As “values voters,” the Nickleses list the future of the Supreme Court as one of their top concerns, along with the economy and national security. Chris, a lawyer, opposes abortion but has a nuanced take on how to achieve such goals on social issues.
“Changing hearts in social issues is really important,” he said. “It can’t be legislated, I don’t think. You just create more division.”
By the final weeks of the campaign, the Nickelses were still torn, but their positions had shifted on Trump because of the Supreme Court concerns that a Clinton America would be worse than a Trump America. A key difference between Chris and Kimarie was their opinion about Johnson and the Libertarians. Both supported Johnson when they lived in New Mexico and he was the state’s Republican governor, and Chris remains more open to the Libertarian platform. But Kimarie is not considering Johnson because of his support for abortion rights and immigration reform.
On Monday, Chris said that both he and Kimarie would vote for Trump. They have become more comfortable with Trump over the last six weeks because “he has demonstrated good discipline and a level-headedness,” he said, and appointing a replacement for Supreme Court Justice Antonin Scalia was extremely important to each of them. Chris added that his support for Johnson has waned because of Johnson’s poor performance in the polls and his tendency to come across as an “oddball.”
The modern political role of the Christian right dates to 1979 and the founding of the Moral Majority, which helped form evangelicals into a cohesive voting bloc that was instrumental in the election of Ronald Reagan and subsequent Republican presidents. “We are fighting a holy war,” said the group’s founder, Jerry Falwell, in 1980, “and this time we are going to win.” The group disbanded in 1989, and in the 1990s, the Christian Coalition came to prominence as the premiere political champion of the Christian right in politics. But in 2016, no one group has as much power to shape the agenda of conservative evangelical voters as either of these two organizations did, which may explain why the voting group fractured among several candidates during the primaries.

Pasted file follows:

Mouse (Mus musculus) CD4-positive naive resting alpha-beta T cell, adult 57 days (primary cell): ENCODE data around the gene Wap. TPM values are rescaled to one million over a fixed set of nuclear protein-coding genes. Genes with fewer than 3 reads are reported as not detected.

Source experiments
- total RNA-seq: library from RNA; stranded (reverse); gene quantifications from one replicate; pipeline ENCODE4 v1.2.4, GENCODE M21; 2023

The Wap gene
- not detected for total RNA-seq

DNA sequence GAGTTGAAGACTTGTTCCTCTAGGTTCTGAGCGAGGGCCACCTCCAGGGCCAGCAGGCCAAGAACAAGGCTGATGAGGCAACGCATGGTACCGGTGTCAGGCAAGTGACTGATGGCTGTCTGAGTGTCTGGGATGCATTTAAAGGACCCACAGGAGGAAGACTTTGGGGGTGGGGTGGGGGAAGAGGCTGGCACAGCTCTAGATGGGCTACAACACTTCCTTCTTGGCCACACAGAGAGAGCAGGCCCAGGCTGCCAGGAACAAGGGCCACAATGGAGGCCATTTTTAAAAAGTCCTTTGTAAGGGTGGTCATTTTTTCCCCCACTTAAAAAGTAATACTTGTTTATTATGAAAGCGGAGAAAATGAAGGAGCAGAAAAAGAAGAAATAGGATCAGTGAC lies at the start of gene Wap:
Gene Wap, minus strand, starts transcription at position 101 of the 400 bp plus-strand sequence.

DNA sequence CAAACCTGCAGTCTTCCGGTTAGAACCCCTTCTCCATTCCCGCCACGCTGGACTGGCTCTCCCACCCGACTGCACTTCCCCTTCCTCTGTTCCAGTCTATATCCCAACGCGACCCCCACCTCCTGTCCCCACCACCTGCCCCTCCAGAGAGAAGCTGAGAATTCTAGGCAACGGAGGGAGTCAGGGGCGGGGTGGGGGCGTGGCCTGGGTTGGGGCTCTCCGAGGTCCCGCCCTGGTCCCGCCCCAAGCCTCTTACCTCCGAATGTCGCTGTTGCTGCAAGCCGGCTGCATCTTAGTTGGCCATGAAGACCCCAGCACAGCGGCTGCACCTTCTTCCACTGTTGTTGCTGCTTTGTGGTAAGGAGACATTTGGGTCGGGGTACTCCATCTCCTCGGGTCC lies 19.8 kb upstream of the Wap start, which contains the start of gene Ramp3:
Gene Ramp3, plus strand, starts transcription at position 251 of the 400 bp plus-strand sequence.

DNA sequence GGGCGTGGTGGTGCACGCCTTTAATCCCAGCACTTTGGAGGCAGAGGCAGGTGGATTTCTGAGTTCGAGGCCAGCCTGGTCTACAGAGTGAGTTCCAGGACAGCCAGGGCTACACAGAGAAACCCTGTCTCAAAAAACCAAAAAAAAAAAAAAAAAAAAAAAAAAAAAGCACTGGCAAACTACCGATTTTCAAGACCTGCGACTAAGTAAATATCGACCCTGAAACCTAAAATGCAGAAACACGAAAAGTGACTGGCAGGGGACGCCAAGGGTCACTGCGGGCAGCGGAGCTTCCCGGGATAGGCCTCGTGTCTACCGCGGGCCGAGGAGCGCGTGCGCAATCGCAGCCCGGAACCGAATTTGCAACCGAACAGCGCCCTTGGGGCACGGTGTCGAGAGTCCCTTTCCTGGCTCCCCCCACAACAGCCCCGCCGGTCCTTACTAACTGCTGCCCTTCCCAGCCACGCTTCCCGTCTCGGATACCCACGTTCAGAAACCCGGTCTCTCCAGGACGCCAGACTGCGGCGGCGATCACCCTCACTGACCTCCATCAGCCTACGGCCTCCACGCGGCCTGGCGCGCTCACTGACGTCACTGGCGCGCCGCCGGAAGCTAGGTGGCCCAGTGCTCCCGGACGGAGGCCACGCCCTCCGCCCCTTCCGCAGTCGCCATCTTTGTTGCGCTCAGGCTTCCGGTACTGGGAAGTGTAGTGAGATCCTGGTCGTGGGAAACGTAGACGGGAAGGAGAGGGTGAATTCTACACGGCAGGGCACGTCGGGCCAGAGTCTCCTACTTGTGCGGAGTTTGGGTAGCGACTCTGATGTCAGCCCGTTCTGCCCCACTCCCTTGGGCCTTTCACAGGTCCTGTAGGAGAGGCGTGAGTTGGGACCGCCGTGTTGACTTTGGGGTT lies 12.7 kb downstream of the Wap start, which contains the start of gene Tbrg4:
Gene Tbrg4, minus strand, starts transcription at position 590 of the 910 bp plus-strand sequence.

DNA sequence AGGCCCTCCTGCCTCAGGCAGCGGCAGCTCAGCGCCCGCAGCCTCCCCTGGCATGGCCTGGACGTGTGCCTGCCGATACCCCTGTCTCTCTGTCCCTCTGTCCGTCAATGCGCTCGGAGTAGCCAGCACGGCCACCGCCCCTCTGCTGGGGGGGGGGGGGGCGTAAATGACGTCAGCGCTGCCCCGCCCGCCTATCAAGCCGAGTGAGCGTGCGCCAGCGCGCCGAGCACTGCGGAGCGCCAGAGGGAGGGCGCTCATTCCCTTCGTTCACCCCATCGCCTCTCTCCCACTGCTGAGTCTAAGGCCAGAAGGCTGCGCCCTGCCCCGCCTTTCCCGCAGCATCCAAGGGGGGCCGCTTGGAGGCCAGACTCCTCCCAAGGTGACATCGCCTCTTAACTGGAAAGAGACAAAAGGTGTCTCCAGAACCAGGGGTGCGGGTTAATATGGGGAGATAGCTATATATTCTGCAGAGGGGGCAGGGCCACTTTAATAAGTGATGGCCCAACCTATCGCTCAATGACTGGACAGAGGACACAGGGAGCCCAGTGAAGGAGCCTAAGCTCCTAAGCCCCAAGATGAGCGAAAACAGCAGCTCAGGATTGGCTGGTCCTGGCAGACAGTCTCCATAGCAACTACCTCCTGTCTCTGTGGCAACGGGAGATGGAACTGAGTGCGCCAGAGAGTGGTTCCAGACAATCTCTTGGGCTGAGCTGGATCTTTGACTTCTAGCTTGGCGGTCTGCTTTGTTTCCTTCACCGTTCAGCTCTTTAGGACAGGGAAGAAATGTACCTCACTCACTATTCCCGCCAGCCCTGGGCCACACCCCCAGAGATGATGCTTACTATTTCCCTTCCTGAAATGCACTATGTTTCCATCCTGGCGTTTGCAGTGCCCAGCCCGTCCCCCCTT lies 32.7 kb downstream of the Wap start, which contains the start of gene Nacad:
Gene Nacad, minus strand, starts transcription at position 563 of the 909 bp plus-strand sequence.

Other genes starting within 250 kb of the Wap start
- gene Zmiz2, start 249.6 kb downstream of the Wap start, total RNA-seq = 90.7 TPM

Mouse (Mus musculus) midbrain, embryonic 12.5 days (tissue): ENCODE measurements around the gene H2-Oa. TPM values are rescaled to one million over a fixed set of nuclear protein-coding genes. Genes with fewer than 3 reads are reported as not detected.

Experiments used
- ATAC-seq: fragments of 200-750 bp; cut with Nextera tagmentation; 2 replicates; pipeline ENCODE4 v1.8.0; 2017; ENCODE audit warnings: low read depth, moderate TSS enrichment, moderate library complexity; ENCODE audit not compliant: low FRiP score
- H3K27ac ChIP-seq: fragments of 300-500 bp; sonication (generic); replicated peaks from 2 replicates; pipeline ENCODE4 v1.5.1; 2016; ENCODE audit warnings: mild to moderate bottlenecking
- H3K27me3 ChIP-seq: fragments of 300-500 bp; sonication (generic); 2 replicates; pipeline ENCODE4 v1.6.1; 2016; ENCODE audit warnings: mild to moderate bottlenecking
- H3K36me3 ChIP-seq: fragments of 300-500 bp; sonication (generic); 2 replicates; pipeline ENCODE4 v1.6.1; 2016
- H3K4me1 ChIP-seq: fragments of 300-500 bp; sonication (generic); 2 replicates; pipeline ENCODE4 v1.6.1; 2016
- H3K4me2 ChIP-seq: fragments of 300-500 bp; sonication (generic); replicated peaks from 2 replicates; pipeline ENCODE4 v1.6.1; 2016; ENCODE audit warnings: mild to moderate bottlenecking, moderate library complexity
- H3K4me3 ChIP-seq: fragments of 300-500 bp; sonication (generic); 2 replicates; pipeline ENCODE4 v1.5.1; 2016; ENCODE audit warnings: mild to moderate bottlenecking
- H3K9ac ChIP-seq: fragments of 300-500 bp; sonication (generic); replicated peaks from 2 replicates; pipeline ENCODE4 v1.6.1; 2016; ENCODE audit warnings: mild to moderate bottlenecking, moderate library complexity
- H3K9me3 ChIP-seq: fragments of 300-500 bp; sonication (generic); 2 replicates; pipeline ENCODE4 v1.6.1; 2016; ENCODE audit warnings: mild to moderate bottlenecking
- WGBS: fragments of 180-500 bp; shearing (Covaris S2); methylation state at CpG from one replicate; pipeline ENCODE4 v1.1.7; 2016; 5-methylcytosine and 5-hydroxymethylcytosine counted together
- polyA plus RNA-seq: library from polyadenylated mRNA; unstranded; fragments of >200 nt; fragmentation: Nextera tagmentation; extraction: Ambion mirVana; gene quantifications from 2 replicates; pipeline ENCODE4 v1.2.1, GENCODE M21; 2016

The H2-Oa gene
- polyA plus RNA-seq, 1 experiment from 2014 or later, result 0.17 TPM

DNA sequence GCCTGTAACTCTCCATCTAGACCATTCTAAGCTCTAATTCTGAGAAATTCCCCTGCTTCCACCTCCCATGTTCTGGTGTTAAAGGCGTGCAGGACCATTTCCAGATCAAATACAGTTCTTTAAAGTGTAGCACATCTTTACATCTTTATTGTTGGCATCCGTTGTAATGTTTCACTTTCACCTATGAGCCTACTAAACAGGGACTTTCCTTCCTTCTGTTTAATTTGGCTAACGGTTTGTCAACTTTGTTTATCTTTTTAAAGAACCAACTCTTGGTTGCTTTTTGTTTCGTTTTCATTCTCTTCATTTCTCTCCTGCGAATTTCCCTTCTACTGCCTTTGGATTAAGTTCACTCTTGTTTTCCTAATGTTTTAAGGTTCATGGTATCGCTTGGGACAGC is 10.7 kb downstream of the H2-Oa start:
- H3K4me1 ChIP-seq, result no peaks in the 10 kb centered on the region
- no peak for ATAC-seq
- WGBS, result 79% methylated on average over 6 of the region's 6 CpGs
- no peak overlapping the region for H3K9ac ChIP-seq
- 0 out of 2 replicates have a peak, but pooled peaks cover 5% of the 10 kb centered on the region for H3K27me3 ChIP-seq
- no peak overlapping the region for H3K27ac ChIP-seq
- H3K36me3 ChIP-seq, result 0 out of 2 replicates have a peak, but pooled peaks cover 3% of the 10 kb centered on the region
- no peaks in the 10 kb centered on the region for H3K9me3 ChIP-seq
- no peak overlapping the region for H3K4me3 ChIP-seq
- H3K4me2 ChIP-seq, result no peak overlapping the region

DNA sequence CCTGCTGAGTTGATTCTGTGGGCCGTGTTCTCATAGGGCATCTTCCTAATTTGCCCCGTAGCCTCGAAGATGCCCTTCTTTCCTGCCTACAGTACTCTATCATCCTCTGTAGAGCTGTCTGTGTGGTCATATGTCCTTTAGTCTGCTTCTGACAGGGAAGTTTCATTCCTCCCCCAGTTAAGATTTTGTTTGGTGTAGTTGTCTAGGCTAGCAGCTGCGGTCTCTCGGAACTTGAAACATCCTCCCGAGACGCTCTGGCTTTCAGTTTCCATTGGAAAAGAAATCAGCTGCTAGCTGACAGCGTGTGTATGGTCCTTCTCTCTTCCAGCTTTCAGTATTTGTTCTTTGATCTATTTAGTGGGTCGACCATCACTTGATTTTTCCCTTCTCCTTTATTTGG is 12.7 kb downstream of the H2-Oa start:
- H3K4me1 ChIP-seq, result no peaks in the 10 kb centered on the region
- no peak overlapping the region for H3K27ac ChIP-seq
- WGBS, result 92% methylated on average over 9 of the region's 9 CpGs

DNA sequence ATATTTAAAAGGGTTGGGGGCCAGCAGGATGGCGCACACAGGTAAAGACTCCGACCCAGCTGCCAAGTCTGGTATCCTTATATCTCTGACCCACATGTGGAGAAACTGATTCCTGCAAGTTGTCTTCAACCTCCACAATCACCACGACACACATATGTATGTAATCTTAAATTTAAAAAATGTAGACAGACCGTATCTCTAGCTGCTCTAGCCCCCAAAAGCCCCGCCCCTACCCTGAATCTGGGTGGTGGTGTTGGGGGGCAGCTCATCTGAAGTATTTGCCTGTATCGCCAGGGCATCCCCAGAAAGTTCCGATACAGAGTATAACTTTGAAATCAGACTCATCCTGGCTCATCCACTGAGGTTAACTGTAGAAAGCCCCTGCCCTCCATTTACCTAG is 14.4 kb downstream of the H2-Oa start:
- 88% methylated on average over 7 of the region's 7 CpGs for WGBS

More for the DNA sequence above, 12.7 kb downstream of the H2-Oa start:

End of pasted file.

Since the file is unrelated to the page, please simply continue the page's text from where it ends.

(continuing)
South Carolina ranks 10th in the nation (tied with North Carolina) in the proportion of residents who identify as evangelical Protestants, according to Pew Center research. Thirty-five percent of the state’s residents self-identify as evangelicals, compared with 25 percent nationally. (Tennessee, at 52 percent, and Utah, with 7 percent evangelicals, are the top- and bottom-ranking states for the demographic.) Evangelicals (including those who describe themselves as born-again) are 36 percent of all registered voters and 45 percent of Republican-leaning registered voters. The percentage of Republican voters in South Carolina who are evangelicals is 50 percent, yet they cast two-thirds of the Republican primary votes in the state.
In the spring, Chris Nickels said the election divided the members of his church.
“In a small group, a men’s bible study, we’re just fine if we’re talking about, let’s say, the Apostle Paul,” he said. “But as soon as we sort of get into the current race, we divided very quickly. And so what we learned very quickly is to do what men always do, and that’s to avoid the subject.”
By September, he said that most of the evangelical Christians he knew, like most of those nationally, would be sticking with the Republican nominee. None of those in his circle, he said, would support Clinton, most are leaning toward Trump, and a small percentage — about 10 percent — would support a third-party candidate or just not vote.
UPDATE (Nov. 3, 2016, 1:15 p.m.): The number of evangelicals supporting Trump in April has been lowered to 42 percent from 44 percent after the source of the information, the Pew Research Center, changed its calculation.
The FiveThirtyEight Elections podcast is also airing a three-part companion series on demographics and the election.